Presentation on theme: "Linux Files and Directories. Linux directories Linux system are arranged in what is called a hierarchical directory structure. This means that they are."— Presentation transcript:
Linux directories Linux system are arranged in what is called a hierarchical directory structure. This means that they are organized in a tree-like pattern of directories (called folders in other systems), which may contain files and other directories. The first directory in the file system is called the root directory.
Understanding Linux directories Ubuntu uses the Linux file system, which is based on a series of folders in the root directory. Each of these folders contains important system files that cannot be modified unless you are running as the root user or use sudo. This restriction exists for both security and safety reasons: computer viruses will not be able to change the core system files, and ordinary users should not be able to accidentally damage anything vital.
Linux directories Below are some of the most important directories. The root directory—denoted by /—contains all other directories and files. Here are the contents of some essential system directories: /bin & /sbin Many essential system applications (equivalent to C:\Windows) /etc System-wide configuration files /home Each user will have a subdirectory to store personal files (for example /home/your-username, equivalent to C:\Users or C:\Documents and Settings) /lib Library files, similar to.dll files on Windows
Linux directories /media Removable media (CD-ROMs & USB drives) will be mounted in this directory /root contains the root user’s files (not to be confused with the root directory) /usr Pronounced “user,” it contains most program files (not to be confused with each user’s home directory, equivalent to C:\Program Files) /var/log Contains log files written by many applications
Understanding Linux directories Think of the file system tree as a maze, and you are standing in it. At any given moment, you are located in a single directory. – Inside that directory, you can see its files and the pathway to its parent directory and the pathways to the subdirectories of the directory in which you are standing. The directory you are standing in is called the working directory. To find the name of the working directory, use the pwd command. – me@linuxbox$ pwd /home/me When you first log on to a Linux system, the working directory is set to your home directory. This is where you put your files. – On most systems, your home directory will be called /home/your_user_name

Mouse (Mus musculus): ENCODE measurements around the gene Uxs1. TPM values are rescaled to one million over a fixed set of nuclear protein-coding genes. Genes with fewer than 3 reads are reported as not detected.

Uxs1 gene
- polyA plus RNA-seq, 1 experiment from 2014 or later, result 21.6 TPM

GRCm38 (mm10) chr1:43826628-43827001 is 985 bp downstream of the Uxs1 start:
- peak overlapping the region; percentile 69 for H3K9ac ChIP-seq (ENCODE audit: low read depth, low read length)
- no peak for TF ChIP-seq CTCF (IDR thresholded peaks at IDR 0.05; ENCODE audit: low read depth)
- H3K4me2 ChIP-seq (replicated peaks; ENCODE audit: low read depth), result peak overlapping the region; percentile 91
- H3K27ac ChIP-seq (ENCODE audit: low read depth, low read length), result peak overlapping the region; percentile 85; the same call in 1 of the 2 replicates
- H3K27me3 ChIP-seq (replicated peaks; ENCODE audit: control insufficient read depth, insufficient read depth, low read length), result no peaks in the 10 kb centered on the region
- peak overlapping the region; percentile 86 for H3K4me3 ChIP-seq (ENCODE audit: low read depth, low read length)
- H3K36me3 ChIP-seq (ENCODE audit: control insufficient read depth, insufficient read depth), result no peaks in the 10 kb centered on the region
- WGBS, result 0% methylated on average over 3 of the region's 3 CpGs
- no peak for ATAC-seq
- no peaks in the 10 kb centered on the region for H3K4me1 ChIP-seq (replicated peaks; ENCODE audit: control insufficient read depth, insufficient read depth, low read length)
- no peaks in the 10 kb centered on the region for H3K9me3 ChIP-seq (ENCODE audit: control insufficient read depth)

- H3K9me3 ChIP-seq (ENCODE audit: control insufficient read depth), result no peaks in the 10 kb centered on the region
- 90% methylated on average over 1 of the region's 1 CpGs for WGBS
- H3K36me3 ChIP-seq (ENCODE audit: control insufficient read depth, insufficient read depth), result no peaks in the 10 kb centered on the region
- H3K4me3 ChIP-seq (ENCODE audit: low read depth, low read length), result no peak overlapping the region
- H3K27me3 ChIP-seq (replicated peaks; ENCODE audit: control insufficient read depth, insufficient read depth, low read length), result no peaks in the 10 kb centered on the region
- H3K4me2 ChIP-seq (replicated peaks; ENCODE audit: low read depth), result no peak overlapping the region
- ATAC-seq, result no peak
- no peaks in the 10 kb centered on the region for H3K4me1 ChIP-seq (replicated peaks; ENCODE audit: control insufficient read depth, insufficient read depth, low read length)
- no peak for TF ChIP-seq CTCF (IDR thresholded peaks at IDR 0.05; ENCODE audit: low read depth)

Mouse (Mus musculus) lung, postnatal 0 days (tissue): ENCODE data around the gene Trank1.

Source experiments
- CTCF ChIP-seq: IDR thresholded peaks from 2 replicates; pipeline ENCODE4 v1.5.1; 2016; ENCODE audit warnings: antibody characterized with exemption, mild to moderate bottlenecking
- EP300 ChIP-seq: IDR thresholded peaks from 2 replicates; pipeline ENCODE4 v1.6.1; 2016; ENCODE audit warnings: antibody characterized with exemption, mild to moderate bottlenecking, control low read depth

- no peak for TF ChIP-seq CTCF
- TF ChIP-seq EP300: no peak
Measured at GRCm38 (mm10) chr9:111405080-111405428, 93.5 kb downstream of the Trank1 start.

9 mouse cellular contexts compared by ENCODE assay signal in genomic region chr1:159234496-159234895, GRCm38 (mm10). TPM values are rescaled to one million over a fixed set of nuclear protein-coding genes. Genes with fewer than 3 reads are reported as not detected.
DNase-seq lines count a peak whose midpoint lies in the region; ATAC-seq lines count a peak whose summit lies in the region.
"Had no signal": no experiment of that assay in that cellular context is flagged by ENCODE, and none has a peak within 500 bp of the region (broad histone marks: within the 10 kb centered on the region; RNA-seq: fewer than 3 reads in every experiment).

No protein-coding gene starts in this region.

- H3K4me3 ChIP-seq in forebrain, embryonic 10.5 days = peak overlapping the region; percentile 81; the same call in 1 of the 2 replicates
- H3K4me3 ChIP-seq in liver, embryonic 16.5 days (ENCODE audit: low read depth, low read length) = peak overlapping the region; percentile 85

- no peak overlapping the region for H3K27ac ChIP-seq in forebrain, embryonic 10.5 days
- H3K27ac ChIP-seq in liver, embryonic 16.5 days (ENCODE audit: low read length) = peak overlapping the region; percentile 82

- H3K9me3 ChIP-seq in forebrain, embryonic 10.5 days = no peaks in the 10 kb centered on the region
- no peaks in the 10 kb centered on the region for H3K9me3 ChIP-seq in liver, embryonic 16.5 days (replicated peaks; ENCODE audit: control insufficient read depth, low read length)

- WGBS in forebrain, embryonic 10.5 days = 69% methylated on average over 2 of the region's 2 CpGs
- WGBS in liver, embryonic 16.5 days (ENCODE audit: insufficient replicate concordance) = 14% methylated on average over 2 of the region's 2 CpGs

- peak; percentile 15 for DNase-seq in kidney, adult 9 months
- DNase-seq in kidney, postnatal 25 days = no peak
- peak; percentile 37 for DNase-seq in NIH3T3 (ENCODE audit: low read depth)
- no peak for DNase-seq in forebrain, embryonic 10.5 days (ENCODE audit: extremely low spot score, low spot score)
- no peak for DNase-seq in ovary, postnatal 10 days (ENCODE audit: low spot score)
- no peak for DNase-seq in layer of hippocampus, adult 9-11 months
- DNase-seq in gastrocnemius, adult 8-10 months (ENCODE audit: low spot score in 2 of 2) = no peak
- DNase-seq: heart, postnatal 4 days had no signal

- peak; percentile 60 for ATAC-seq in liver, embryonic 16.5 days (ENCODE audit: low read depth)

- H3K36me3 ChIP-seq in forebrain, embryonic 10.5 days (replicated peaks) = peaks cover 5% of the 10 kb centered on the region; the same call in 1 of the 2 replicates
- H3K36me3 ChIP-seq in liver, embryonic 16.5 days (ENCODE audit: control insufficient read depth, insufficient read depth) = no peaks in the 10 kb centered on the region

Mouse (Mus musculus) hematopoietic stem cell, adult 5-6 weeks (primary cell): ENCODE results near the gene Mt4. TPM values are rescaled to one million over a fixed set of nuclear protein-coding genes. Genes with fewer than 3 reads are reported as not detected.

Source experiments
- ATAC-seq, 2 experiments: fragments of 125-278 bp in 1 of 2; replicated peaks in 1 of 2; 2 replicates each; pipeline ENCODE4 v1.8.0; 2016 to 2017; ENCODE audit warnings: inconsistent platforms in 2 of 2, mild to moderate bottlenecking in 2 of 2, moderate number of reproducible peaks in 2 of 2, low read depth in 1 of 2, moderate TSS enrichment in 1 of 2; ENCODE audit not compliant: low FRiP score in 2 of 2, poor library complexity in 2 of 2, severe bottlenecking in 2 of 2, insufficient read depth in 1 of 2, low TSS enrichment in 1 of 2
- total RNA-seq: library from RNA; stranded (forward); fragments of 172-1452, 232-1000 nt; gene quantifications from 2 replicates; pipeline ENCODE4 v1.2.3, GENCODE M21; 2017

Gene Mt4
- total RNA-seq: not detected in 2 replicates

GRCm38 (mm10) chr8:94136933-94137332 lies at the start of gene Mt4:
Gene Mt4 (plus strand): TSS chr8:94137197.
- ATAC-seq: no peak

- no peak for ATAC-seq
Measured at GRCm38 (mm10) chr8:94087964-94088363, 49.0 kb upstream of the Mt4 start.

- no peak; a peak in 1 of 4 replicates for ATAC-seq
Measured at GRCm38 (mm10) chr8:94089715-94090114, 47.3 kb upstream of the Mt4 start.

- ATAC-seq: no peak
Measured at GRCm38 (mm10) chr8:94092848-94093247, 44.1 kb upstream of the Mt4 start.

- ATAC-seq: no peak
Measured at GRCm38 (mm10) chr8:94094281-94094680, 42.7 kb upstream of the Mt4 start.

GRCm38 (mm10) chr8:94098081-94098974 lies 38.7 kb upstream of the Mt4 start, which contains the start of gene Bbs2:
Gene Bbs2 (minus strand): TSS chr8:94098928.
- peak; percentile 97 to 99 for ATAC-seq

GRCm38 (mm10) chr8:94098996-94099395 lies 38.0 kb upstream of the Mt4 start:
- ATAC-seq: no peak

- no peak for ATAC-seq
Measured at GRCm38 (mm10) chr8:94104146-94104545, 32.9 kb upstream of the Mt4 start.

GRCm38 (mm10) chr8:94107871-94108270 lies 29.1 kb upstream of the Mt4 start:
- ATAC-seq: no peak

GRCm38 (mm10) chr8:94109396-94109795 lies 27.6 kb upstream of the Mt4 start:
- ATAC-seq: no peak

Looking around using LS The ls command is used to list the contents of a directory. It is probably the most commonly used Linux command. It can be used in a number of different ways.
Closer look at LS command If you use the -l option with ls, i.e. (ls –l) you will get a file listing that contains a wealth of information about the files being listed.
Interpreting results of ls -l File Name: The name of the file or directory. Modification Time: The last time the file was modified. If the last modification occurred more than six months in the past, the date and year are displayed. Otherwise, the time of day is shown. Size: The size of the file in bytes. Group: The name of the group that has file permissions in addition to the file's owner. Owner: The name of the user who owns the file. File Permissions: A representation of the file's access permissions. The first character is the type of file. A "-" indicates a regular (ordinary) file. A "d" indicates a directory. The second set of three characters represent the read, write, and execution rights of the file's owner. The next three represent the rights of the file's group, and the final three represent the rights granted to everybody else.
Some ls options -a or --all Displays hidden files as well -i or --inode Displays the unique file number (inode number) -l or --format=long Displays extra information -o or --no-color Omits colour-coding the output -p or -F Marks file type by adding a special character -r or --reverse Reverses sort order -R or --recursive Recurses into subdirectories (DOS: DIR/S) -S or --sort=size Sorts files by size (longest first) -t or --sort=time Sorts file by modification time (newest first) -X or --sort=extension Sorts file by extension (“file type”)
Important facts about file names File names that begin with a period character are hidden. – This only means that ls will not list them unless you say ls -a. File names in Linux, like Unix, are case sensitive. The file names "File1" and "file1" refer to different files. Linux has no concept of a "file extension" like legacy operating systems. Though Linux supports long file names which may contain embedded spaces and punctuation characters, limit the punctuation characters to period, dash, and underscore. – Most importantly, do not embed spaces in file names. If you want to represent spaces between words in a file name, use underscore characters. You will thank yourself later.